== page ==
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 From poet and short-story writer Wilson (Dancing for Men; Living Alone; Terrible Kisses), a first novel that tries for psychological depth but, in this longer form, lingers on the shoals of formula instead. As luck would have it, Melissa Allen's divorced father is murdered in his house on the very night that Melissa comes home for her 15th high-school reunion in the small town of Scoggin, Maine-- to discover her father, in his study, with his skull caved in. This isn't Melissa's first acquaintance with violence and blood. At age 15, she had an abortion (to her it was murder); her own husband, a deranged Vietnam vet, became a particularly grisly suicide; and now she is witness to her father's brutally spilled blood. What Melissa doesn't know is that her parents divorced because her father came out of the closet, or that her father since then has been entertaining young schoolboys regularly in his bedroom. Was he murdered, then, by the ex-boxer and ne'er-do-well the local cops want to pin the crime on, with a motive of robbery; or was he in fact murdered by the morally outraged father of one of the seduced and sodomized boys--by the same man (now a doctor) who got Melissa pregnant back when she was 15, whose own wife is recently dead of cancer, and in whose bed Melissa now picks things up more or less where they were left off years before? Moral complexities and overtones are bullied aside as Melissa pinballs between the rather staged and public-issue-drenched symmetries of her past and her present. Meanwhile, sent from the state attorney general's office to help investigate the murder is the divorced, world-weary, heavy- smoking Inspector Willard Strand, whose 60-year-old heart is awakened to new possibilities by his willing and bright assistant, the blond, fit, shapely 38-year-old Eleanor. In all, small-town melodrama on an occasionally vivid but generally hyper-familiar stage.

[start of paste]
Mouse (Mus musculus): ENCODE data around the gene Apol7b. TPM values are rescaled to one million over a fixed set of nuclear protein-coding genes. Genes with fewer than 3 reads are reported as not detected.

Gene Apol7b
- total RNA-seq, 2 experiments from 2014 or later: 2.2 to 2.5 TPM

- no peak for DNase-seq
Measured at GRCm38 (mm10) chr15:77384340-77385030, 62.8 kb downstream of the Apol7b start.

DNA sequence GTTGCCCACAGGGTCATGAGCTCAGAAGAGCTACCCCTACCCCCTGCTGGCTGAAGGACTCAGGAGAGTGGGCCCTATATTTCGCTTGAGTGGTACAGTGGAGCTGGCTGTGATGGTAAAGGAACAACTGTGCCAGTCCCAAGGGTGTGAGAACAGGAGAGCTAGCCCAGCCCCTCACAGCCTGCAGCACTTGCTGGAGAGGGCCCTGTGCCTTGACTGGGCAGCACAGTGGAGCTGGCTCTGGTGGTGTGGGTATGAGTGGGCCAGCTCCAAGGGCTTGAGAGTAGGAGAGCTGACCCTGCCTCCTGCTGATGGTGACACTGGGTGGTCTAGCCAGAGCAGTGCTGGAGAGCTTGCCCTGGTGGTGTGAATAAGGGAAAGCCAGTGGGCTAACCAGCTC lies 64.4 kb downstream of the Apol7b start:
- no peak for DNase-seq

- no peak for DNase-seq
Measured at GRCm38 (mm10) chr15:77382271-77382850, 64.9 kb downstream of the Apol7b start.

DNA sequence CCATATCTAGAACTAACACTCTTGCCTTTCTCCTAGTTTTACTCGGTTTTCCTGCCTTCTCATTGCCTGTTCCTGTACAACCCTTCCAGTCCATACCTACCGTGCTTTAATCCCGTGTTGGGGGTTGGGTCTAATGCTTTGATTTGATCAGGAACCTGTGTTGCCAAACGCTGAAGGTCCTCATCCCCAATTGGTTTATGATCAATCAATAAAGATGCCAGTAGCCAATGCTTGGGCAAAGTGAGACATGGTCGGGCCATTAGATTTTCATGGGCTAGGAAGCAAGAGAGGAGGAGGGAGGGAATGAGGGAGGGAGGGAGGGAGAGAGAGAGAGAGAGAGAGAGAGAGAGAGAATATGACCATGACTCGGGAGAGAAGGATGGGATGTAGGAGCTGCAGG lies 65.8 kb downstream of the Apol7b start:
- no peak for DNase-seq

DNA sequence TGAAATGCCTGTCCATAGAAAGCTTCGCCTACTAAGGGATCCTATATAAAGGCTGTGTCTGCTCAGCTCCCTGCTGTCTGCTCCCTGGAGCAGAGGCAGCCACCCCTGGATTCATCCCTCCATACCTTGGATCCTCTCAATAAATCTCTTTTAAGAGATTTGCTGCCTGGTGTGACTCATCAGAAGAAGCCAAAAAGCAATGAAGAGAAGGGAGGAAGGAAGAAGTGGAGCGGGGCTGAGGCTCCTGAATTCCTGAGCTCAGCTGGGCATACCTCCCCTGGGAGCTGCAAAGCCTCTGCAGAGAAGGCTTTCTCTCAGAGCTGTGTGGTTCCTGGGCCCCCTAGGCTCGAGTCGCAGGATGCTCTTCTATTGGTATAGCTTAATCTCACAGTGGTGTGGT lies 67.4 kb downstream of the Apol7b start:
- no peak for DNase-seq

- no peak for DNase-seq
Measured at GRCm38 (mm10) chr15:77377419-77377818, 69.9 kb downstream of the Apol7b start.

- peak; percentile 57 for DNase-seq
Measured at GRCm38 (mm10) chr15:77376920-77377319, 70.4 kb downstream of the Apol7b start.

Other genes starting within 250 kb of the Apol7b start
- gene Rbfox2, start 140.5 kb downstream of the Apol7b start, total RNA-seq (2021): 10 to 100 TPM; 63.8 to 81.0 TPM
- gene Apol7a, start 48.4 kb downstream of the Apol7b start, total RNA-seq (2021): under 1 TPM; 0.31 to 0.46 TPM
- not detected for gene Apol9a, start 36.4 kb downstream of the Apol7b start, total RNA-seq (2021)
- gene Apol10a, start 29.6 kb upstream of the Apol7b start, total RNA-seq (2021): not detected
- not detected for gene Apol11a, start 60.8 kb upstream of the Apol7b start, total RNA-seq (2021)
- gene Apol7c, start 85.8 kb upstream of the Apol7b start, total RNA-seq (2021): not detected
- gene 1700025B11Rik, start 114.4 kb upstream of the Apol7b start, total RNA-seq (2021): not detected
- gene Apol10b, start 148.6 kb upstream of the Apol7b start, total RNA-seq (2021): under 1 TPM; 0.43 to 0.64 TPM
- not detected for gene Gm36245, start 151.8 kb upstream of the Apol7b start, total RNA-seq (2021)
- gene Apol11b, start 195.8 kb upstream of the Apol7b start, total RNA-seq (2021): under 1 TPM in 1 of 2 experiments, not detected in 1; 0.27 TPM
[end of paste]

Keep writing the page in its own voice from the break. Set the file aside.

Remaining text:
Pub Date: Oct. 1st, 1991
ISBN: 0-671-72618-8
Page count: 224pp
Publisher: Simon & Schuster
Review Posted Online:
Kirkus Reviews Issue: Aug. 1st, 1991


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